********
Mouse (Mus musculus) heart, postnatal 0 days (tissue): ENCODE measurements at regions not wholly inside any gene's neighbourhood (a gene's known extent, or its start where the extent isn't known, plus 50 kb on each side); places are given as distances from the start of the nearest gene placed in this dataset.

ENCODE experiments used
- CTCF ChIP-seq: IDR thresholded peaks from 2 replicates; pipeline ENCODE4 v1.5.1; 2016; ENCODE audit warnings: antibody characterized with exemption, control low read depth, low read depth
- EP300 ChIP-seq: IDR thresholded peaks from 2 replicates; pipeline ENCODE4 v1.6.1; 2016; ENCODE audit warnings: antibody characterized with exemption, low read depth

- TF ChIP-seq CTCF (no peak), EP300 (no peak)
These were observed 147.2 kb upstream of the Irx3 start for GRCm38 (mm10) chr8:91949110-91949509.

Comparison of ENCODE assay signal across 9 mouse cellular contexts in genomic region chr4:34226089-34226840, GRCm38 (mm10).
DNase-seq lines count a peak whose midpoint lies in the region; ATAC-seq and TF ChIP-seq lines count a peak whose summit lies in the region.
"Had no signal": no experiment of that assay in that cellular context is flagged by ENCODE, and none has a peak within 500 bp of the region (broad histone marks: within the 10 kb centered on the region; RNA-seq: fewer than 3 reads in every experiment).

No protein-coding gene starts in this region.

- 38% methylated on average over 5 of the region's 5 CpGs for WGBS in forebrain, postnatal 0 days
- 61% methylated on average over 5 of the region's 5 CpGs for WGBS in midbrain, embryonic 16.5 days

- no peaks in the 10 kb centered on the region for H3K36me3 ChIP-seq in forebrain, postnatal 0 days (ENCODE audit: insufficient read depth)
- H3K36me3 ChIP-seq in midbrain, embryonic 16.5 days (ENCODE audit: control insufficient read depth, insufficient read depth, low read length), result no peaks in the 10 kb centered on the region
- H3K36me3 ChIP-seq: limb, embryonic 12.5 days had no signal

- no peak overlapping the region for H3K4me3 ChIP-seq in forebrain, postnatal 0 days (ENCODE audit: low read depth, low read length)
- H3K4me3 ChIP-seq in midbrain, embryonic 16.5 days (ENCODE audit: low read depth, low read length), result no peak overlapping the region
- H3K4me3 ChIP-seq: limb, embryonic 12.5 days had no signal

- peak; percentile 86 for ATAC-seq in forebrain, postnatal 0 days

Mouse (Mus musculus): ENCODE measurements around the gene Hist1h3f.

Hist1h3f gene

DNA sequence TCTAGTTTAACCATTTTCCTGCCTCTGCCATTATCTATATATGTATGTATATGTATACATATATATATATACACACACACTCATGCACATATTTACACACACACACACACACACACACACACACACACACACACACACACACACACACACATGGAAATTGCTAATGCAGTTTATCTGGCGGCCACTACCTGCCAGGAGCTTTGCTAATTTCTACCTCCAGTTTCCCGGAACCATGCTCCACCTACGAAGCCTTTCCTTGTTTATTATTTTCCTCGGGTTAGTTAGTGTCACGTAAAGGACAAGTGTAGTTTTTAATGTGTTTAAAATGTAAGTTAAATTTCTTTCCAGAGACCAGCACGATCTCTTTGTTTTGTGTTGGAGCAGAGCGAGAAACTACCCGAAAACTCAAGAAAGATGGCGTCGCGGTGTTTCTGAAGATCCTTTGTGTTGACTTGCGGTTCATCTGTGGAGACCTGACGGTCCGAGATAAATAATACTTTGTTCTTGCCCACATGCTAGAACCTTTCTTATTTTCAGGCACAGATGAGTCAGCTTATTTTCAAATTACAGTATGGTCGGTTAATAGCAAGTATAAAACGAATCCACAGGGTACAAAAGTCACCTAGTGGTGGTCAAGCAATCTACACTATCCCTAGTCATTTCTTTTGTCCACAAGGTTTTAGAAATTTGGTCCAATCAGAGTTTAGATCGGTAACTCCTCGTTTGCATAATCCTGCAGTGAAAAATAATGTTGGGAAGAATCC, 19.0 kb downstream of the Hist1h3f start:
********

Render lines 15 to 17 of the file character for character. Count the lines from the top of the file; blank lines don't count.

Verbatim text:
- H3K36me3 ChIP-seq: limb, embryonic 12.5 days had no signal

- no peak overlapping the region for H3K4me3 ChIP-seq in forebrain, postnatal 0 days (ENCODE audit: low read depth, low read length)
- H3K4me3 ChIP-seq in midbrain, embryonic 16.5 days (ENCODE audit: low read depth, low read length), result no peak overlapping the region